I recently bought a small, 20-volt battery-operated leaf blower to compliment the massive gas-powered Toro model I usually use for stuff around the property. I also have a gas-powered Husqvarna leaf vac that only gets used about once a year, as I end up looking like a coal miner by the time I've finished using it (i.e., it spits out a lot of dust). Anyway, with that gear in mind, Ms. Rivers commented that, with the new leaf blower, I will have less time to spend outside picking up leaves using a bucket and the greatest tool I own...a $3.00 plastic pick-up tool from Harbor Freight (link HERE).
This last piece of leaf pick-up technology is shown below.
Picking up leaves (and other yard thingies) using this combination of gear is, quite frankly, exceedingly inefficient. In fact, it is ridiculously inefficient. There is an almost "Fool On The Hill"-esque quality to the activity.
This is pretty much an activity I engage in most days, March through November, so if you are ever in West Pittston, Pennsylvania just driving around one evening, you're likely to see this ungainly guy (me) wandering around with a bucket and a blue stick-like thing.
So what gives?
Simply put, this really isn't about picking up leaves, sticks, or other yard detritus. The actual end-product of the buckets-full-o-plant matter is only a by-product of a sort. This is about me having a seeming excuse to 1) Be outside on a nice day, and 2) Be alone with my thoughts. I feel, in an odd sort of way, at peace when I am picking up stuff. It feels as if I have some measure of control over my world, even if that world is confined to just a yard in Northeastern Pennsylvania. And for the record, the worse the day I have, the more I look forward to picking up yard stuff, one bit at a time.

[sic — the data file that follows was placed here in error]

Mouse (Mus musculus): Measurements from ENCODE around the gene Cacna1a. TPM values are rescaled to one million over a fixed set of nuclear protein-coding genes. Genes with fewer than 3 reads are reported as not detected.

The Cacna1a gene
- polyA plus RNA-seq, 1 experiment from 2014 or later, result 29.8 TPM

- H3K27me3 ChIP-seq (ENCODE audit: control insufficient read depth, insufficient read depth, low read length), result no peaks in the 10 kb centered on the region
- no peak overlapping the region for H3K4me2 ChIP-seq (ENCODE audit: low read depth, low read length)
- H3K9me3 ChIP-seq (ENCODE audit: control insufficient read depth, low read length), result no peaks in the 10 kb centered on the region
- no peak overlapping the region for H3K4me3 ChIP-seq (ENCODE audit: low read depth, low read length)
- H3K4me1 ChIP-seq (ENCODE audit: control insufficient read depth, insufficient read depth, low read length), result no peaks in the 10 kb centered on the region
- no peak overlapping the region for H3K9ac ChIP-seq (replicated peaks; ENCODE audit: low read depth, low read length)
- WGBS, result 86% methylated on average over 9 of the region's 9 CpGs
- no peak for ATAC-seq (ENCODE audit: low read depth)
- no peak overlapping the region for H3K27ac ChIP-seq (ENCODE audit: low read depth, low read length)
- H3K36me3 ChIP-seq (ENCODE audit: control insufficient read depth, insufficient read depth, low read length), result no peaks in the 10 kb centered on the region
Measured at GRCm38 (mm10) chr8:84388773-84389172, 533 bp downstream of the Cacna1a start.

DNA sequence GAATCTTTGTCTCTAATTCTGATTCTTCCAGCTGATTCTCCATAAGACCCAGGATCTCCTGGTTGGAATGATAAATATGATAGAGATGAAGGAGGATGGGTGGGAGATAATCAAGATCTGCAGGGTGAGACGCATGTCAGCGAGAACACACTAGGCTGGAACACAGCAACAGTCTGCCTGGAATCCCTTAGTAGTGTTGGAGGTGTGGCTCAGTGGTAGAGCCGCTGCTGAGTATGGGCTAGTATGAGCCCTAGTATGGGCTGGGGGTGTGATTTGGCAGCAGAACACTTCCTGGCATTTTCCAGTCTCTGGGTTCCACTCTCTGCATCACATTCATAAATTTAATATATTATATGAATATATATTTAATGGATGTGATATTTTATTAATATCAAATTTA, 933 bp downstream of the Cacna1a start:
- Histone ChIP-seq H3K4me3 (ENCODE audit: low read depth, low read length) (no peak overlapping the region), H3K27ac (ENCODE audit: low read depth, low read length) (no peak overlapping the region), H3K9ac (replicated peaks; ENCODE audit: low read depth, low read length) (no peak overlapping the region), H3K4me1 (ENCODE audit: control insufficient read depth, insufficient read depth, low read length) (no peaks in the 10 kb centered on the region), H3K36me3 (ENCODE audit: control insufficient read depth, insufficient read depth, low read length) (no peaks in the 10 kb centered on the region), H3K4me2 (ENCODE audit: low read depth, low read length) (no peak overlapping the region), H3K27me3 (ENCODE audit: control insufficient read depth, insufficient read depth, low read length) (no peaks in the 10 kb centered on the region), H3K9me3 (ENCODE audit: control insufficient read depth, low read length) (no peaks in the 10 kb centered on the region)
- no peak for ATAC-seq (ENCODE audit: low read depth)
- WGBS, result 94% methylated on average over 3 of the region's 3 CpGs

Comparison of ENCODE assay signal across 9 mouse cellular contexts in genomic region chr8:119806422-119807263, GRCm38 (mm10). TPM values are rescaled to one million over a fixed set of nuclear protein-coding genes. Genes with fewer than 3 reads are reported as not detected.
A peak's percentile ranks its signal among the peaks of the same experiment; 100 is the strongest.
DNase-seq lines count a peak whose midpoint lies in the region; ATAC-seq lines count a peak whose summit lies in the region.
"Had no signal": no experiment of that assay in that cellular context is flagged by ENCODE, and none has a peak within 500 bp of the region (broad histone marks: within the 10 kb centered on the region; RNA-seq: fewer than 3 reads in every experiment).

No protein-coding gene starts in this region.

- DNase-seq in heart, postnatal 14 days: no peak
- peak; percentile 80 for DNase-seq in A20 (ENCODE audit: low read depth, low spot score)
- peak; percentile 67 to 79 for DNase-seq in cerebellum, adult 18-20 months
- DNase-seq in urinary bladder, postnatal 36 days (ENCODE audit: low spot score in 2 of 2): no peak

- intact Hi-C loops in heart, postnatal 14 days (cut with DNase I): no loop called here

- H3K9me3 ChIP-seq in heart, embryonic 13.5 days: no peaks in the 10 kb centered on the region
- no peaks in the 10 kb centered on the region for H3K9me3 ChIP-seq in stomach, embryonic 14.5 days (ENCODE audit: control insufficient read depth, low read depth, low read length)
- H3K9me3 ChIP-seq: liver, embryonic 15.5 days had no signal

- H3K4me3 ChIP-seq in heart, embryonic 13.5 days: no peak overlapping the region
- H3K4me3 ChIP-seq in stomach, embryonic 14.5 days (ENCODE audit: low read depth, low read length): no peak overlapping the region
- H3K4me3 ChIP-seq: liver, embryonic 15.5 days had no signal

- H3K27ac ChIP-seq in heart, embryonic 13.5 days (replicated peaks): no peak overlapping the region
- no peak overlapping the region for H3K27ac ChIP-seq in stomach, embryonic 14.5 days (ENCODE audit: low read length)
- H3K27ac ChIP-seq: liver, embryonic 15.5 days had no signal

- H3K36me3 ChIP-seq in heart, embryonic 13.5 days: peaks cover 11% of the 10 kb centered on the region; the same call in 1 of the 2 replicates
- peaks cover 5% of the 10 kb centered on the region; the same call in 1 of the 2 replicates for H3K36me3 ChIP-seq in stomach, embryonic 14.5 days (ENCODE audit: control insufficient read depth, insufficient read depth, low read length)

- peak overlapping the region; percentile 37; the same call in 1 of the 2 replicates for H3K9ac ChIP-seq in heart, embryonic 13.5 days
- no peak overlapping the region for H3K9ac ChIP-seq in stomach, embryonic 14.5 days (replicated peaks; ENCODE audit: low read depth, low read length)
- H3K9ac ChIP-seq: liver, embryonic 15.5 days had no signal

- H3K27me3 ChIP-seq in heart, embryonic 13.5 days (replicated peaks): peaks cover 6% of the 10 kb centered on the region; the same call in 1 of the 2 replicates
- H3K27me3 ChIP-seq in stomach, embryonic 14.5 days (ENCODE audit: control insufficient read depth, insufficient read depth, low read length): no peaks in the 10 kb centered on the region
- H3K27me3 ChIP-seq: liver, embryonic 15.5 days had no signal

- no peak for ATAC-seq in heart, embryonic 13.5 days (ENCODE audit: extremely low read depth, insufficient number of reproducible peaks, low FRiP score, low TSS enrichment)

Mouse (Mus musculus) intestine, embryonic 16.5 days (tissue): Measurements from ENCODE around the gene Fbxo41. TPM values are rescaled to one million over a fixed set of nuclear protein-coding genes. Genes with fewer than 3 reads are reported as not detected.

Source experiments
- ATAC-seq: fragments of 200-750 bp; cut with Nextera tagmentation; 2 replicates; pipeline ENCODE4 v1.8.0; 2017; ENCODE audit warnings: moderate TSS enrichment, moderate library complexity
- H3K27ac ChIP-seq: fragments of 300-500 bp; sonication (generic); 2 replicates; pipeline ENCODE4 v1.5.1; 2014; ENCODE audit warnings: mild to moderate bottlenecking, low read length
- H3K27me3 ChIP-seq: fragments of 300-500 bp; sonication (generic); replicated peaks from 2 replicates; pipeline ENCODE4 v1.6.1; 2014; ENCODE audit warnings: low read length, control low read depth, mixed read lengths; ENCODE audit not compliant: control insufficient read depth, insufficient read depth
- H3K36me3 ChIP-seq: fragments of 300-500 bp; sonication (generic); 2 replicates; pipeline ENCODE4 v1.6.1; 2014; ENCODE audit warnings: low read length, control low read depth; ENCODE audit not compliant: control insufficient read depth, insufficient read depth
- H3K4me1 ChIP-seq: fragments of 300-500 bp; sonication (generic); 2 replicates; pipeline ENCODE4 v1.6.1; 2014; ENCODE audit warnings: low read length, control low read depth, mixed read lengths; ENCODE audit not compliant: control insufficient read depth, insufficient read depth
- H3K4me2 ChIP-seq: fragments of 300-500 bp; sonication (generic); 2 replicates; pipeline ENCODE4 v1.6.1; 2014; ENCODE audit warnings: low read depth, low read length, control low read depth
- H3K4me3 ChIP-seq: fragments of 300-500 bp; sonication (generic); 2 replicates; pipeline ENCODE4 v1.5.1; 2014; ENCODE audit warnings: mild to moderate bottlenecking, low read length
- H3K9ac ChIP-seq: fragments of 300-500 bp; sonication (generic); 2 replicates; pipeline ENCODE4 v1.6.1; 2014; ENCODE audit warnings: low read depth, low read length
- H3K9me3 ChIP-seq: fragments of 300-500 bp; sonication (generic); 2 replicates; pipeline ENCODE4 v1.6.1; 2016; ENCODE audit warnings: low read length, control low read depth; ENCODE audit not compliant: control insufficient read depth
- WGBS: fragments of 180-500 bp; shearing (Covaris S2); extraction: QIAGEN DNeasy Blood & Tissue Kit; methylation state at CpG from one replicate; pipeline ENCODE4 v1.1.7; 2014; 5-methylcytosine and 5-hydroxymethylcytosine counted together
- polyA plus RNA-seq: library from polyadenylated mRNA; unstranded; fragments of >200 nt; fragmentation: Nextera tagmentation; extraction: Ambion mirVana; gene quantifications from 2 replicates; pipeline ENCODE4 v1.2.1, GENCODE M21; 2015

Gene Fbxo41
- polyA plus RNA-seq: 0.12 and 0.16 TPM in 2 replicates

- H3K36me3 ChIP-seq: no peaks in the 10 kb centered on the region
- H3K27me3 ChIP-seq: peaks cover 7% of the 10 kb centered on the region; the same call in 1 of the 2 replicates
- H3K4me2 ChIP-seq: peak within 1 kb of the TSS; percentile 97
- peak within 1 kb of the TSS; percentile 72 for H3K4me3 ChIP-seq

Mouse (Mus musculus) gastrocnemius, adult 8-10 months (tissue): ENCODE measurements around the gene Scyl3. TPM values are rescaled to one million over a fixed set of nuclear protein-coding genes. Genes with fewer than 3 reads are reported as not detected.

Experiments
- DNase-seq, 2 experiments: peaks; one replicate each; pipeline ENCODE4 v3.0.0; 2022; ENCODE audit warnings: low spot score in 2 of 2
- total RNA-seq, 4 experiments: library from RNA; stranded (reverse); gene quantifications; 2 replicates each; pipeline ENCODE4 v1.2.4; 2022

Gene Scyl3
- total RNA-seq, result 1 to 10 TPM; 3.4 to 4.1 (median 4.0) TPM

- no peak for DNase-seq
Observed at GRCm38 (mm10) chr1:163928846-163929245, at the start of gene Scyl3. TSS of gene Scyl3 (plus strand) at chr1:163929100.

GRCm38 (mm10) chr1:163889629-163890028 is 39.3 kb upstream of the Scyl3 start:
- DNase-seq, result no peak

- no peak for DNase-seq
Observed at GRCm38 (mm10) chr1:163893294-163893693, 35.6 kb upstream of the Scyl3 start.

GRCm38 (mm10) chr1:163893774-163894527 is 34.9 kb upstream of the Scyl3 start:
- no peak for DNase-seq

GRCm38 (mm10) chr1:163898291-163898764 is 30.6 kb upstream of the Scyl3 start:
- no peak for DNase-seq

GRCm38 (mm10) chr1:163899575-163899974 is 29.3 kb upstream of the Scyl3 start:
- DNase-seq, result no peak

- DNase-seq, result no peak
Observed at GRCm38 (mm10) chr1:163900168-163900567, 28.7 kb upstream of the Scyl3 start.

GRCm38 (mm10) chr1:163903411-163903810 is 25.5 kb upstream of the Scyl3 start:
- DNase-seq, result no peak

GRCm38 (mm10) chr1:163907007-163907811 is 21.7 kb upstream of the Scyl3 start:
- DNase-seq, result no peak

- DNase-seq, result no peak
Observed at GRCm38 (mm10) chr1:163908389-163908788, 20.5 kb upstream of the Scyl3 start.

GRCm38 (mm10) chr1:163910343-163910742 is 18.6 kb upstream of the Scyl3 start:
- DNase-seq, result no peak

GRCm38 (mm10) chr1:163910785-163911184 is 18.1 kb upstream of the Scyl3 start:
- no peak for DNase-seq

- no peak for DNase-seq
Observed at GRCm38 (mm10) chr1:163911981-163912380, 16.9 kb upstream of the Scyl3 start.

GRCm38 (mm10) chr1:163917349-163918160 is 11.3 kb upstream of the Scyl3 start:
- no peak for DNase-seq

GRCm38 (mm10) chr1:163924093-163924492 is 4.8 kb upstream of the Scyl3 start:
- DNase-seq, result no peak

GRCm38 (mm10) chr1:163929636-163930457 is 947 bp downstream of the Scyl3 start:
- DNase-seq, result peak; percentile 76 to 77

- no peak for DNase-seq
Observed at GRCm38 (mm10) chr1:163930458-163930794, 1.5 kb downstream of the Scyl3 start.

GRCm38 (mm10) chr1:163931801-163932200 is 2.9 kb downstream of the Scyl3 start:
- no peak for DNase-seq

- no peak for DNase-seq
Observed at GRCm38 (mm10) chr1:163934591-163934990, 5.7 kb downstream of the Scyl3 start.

My bucket detail work isn't just a bad-day kind of thing. Good days warrant it as well. In fact pretty much any day when it's not raining (or snowing) and about 45+ degrees fahrenheit outside is fair game.
I do have a more upgraded metal pick-up tool, but it's just as much fun to use the $3.00 model. The only downside to the $3.00 model is that it has a limited shelf life, meeting its eventual demise via cracked plastic parts. I always have a few spare ones on hand, by the way, for just such situations. Over the year it has not been uncommon for me to buy 3 or 4 of them at a time, just to keep a supply on hand. They are also quite handy for picking up the odd thing that falls behind the dryer every once in a while.
They say you can't really buy happiness, which is probably true. But for $3.00 I can buy some measure of contentment though, which seems like a really good deal.
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